“When will we get
the time to be
just friends, just friends?”
— Amy Winehouse
A few days ago, a friend sent me a New York Times article entitled “Taking a Break for Friendship” (http://www.nytimes.com/2015/10/04/fashion/taking-a-break-for-friendship.html?_r=1). It was a personal essay by a widow over 40 who—like me—had thrown herself into the (often ridiculous) world of online dating, and—like me—was writing about her (mostly ridiculous) experiences.
That is, until she stumbled upon someone she desperately wanted to take seriously—and hoped would take her seriously, in return.
Of course, as Shakespeare so aptly noted, ‘the course of true love never did run smooth.’ Accordingly, there were a few hiccups in our writer’s journey. Namely, it would take her on an extended tour of the infamous and dreaded “Friend Zone.” I won’t spoil the ending, but let’s just say it was an interesting take on “he’s just not that into you.”
It did get me thinking, though, about if/how friends can evolve into something more. Conversely, is there a chance in hell of maintaining a friendship with the beloved “Bro/Beau,” if/when things don’t evolve further?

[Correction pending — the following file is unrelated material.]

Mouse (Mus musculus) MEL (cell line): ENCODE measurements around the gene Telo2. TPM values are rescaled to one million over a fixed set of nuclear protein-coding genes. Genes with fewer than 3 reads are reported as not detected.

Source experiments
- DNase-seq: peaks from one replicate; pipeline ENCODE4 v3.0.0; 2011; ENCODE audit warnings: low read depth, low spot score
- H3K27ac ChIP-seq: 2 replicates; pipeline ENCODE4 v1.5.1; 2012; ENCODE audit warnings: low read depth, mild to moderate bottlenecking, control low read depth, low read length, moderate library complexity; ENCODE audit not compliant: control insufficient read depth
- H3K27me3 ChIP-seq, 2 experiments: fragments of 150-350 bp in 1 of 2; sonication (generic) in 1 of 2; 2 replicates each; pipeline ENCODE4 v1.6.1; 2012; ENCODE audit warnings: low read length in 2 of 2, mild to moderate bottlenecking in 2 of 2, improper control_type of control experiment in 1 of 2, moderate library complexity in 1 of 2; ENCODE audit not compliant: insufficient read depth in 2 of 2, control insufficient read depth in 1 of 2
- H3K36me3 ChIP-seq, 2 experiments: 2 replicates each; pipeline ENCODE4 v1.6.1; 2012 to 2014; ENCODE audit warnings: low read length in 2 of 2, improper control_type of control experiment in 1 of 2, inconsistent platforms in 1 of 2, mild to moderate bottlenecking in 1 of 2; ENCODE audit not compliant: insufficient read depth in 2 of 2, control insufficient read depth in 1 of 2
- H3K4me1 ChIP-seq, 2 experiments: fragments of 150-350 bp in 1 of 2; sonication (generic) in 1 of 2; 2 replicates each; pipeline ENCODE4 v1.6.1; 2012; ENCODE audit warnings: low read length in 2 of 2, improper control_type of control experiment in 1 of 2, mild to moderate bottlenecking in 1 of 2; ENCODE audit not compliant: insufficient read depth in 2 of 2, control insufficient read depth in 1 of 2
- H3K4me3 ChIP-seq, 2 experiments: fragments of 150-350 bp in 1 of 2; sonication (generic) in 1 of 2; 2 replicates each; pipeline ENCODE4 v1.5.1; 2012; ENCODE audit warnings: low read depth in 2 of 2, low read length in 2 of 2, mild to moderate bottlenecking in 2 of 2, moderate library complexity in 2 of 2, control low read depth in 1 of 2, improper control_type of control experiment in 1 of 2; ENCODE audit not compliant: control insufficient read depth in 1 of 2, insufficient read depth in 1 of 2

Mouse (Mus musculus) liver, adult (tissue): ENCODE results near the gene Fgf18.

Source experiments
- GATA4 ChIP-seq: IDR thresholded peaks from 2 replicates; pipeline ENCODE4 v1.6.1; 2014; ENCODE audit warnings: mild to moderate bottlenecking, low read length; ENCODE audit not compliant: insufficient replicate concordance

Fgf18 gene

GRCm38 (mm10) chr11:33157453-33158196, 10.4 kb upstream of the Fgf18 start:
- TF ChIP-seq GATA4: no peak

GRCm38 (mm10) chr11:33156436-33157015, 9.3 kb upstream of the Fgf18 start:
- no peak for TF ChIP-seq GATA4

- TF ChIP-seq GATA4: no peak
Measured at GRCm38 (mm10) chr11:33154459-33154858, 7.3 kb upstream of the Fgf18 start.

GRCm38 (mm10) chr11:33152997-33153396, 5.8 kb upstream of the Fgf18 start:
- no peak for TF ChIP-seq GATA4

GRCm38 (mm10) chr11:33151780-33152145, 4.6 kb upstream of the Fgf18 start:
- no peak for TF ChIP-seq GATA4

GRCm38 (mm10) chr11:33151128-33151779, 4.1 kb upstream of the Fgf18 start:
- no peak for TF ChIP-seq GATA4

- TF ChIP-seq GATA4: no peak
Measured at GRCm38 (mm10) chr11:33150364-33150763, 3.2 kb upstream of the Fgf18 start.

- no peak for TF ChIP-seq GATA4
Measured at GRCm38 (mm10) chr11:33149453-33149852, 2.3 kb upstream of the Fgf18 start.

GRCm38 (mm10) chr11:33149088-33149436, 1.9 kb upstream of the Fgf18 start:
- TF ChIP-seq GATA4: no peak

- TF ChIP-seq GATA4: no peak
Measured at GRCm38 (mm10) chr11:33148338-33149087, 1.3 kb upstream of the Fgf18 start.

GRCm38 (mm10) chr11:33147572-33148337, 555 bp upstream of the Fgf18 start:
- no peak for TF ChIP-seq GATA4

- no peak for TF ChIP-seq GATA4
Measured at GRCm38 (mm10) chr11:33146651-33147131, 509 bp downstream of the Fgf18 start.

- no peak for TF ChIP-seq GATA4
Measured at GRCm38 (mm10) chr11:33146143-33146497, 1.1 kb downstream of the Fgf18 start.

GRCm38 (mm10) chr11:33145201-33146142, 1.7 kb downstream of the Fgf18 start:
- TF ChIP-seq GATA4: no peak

But mainly, it recalled a conversation I’d had with the “Harlem Knight” over dinner. Truth is, I haven’t been able to shake it, since it repeated—almost verbatim—a scene from one of my (and possibly, one of your) all-time favorite films, “When Harry Met Sally” (clip above).
In fact, it’s the entire premise of the film: Can (in this case, hetero) men and women be ‘just friends’, or is romance—or at least, sex—always the endgame (and therefore, the proverbial elephant in the room)? If two people are destined to be together, isn’t the romantic relationship ultimately bettered by a well-established friendship?